WaPo Newsroom Revolt, Day 7: Reporter Leading The Charge Finally Cries ‘White’ Privilege

(Photo by ERIC BARADAT/AFP via Getty Images)

Nicole Silverio Media Reporter
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Washington Post national political reporter Felicia Sonmez called out her “white” colleagues Thursday for defending the newspaper in the ongoing newsroom revolt.

“I don’t know who the colleagues anonymously disparaging me in media reports are,” Sonmez said. “But I do know that the reporters who issued synchronized tweets this week downplaying the Post’s workplace issues have a few things in common with each other. They’re all white. They are among the highest-paid employees in the newsroom, making double and even triple what some other National desk reporters are making, particularly journalists of color.”

“They are amongst the ‘stars’ who ‘get away with murder’ on social media,” she continued.

The newsroom revolt arose after political reporter David Weigel retweeted a joke by YouTuber Cam Harless that said “Every girl is bi. You just have to figure out if its polar or sexual.” The retweet led to a month-long suspension without pay. Sonmez replied sarcastically saying, “Fantastic to work at a news outlet where retweets like this are allowed!” (RELATED: ‘Twitter Is Not The Real World!’: ‘The View’ Blasts WaPo Reporter Felicia Sonmez For Targeting Her Co-Workers)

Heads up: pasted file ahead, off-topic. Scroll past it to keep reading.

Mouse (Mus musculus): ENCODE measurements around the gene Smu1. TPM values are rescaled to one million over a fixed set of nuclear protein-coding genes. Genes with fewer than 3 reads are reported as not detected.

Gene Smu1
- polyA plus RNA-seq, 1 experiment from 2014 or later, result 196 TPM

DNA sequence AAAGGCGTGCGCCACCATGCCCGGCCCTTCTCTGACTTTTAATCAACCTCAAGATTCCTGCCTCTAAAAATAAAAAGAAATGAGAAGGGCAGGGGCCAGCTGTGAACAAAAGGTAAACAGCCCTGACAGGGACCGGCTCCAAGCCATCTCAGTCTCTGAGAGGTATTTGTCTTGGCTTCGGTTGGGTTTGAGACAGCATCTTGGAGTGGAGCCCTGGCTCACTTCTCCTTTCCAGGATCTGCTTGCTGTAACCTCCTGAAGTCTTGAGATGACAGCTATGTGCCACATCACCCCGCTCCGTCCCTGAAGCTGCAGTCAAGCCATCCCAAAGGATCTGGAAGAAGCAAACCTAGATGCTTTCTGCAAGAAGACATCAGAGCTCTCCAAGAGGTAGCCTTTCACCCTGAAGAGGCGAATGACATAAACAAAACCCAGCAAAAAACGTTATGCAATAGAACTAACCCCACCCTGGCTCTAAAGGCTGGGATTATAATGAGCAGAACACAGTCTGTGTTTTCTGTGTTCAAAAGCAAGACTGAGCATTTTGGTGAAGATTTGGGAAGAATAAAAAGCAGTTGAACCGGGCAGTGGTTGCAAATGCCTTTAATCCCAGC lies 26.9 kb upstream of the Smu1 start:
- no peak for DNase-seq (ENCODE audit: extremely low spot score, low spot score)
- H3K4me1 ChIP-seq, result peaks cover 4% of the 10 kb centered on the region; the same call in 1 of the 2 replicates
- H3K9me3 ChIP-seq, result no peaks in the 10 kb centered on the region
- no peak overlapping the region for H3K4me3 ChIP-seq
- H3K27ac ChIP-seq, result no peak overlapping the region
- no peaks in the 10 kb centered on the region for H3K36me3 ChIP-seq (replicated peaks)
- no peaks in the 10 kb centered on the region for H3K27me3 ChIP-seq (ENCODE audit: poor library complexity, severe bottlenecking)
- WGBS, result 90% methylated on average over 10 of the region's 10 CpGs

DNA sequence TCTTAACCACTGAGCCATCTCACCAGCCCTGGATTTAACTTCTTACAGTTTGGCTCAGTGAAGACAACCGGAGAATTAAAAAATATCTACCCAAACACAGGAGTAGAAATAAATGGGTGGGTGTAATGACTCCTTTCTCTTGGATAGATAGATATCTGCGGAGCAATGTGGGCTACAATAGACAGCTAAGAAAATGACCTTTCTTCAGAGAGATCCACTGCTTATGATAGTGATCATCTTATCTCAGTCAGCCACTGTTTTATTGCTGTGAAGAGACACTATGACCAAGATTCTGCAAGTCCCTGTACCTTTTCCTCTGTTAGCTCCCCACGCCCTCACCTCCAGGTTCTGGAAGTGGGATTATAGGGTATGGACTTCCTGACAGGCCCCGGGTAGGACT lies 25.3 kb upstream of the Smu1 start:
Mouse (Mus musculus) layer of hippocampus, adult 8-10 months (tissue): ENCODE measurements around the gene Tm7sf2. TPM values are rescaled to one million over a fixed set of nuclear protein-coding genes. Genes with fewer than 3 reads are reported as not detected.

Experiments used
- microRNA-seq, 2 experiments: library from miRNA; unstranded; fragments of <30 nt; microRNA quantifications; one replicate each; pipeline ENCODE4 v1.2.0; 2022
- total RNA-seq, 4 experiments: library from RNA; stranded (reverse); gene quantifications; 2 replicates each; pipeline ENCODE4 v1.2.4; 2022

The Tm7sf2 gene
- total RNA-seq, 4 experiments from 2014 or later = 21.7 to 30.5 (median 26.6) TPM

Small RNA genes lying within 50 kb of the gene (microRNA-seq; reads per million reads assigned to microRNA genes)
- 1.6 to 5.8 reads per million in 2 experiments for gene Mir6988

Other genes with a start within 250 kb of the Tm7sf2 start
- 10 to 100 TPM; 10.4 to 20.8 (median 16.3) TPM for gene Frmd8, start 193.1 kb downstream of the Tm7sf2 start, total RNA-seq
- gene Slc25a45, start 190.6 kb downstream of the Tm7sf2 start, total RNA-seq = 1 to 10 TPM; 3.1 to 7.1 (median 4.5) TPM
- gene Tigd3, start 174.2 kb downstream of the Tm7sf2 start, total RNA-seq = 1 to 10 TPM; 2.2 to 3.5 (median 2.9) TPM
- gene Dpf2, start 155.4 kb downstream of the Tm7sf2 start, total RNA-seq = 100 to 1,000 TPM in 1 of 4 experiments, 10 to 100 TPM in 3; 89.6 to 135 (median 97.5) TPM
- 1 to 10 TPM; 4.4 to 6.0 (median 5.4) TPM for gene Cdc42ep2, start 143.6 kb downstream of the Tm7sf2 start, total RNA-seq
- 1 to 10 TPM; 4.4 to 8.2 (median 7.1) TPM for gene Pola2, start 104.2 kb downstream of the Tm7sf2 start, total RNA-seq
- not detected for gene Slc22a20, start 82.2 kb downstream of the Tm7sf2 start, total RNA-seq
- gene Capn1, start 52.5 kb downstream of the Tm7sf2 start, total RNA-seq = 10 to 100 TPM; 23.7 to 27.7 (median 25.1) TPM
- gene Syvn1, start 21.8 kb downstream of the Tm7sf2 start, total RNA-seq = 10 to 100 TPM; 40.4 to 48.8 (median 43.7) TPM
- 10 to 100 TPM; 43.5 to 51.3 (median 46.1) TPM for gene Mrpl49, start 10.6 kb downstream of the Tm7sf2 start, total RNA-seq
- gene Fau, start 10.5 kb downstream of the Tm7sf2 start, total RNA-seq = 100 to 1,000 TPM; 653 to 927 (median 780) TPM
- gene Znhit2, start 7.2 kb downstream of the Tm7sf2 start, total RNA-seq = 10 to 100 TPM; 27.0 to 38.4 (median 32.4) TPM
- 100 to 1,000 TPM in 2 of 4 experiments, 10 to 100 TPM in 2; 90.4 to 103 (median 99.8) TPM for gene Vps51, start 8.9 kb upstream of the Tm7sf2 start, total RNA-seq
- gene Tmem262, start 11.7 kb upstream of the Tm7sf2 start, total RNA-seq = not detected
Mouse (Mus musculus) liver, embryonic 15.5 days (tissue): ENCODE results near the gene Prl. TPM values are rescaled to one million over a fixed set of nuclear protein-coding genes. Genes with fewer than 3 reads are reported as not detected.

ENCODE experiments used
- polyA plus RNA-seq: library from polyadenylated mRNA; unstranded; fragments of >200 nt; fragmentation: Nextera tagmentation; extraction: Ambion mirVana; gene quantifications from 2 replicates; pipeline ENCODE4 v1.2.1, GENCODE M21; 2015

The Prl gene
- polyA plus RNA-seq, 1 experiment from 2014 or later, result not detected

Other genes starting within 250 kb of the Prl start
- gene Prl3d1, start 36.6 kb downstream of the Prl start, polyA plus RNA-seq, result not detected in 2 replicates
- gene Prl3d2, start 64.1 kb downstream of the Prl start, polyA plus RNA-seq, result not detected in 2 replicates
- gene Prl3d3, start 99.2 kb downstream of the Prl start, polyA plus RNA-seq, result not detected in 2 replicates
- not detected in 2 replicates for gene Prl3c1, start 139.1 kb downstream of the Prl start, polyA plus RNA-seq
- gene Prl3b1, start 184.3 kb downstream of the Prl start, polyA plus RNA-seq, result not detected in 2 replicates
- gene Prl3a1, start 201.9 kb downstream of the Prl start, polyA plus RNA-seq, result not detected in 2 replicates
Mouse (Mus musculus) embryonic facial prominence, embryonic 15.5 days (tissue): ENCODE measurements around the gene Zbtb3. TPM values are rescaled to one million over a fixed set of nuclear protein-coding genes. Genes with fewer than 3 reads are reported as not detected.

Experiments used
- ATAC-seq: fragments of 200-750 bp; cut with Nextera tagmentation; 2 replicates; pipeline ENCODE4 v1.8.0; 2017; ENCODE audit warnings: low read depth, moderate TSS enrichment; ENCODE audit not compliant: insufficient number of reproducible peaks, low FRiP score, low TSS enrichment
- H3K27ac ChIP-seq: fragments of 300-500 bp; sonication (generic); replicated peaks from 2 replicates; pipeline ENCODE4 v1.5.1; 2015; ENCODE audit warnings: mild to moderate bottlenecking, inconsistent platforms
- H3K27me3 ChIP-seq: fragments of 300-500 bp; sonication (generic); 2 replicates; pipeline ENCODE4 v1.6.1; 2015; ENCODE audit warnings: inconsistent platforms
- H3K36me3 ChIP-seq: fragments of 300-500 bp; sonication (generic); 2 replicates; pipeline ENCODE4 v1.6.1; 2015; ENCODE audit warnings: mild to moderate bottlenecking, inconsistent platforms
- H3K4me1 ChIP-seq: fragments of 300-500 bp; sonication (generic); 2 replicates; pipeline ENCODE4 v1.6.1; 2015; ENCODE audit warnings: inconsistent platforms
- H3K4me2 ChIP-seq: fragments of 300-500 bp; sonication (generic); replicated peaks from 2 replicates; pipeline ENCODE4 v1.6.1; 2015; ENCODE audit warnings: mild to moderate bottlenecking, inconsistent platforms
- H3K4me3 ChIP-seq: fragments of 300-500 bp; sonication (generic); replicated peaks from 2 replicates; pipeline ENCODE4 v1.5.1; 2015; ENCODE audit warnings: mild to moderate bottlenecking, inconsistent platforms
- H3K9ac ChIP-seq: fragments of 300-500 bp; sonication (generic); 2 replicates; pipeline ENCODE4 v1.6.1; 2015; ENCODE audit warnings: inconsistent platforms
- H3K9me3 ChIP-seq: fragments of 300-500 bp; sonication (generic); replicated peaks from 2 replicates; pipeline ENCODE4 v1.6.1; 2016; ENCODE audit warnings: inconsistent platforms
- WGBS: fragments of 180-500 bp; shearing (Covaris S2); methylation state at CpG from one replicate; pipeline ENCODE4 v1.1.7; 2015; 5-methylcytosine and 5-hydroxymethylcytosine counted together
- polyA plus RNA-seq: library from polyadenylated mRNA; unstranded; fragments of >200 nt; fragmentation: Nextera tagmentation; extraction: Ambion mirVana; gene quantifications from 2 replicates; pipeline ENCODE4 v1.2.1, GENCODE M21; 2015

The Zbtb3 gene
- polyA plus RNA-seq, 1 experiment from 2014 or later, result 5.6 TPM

The retweet caused an uproar in the newsroom, particularly by Sonmez, who has continuously targeted her own colleagues on Twitter. She retweeted several critics of Weigel and accused the Post of unfairly treating employees based on their backgrounds.

“For years, Post employees have been raising concerns of unequal treatment of employees from different backgrounds, or of ‘stars’ versus everyone else—not just when it comes to social media use. None of this is new,” she said Tuesday.

Her colleague, Jose A. Real, accused Sonmez of “bullying” and “clout chasing” in response to her continued criticisms of Weigel. He called the retweet “terrible and unacceptable,” but called on her to challenge him “with compassion.”

“Felicia, we all mess up from time to time. Engaging in repeated and targeted public harassment of a colleague is neither a good look nor is it particularly effective. It turns the language of inclusivity into clout chasing and bullying,” Real said in a June 4 tweet. “I don’t this is appropriate.”

Sonmez then accused Real of bullying and claimed his tweets violated the company’s social media policy.

“So I hear The Washington Post is a collegial workplace,” she said in response to Real blocking her. “These tweets falsely accusing me of ‘clout chasing,’ ‘bullying,’ ‘cruelty,’ and directing an ‘eager mob’ to carry out a ‘barrage online abuse’ are still up … even after I repeatedly raised them to management and noted that I’ve been receiving threats and abuse. Collegial!”

Washington Post Executive Editor Sally Buzbee warned against attacking colleagues “face to face or online” in a Tuesday memo.

Sonmez was suspended in 2020 after tweeting out a Daily Beast story about rape allegations brought forth against late NBA star Kobe Bryant, who died in a helicopter crash along with his 13-year-old daughter.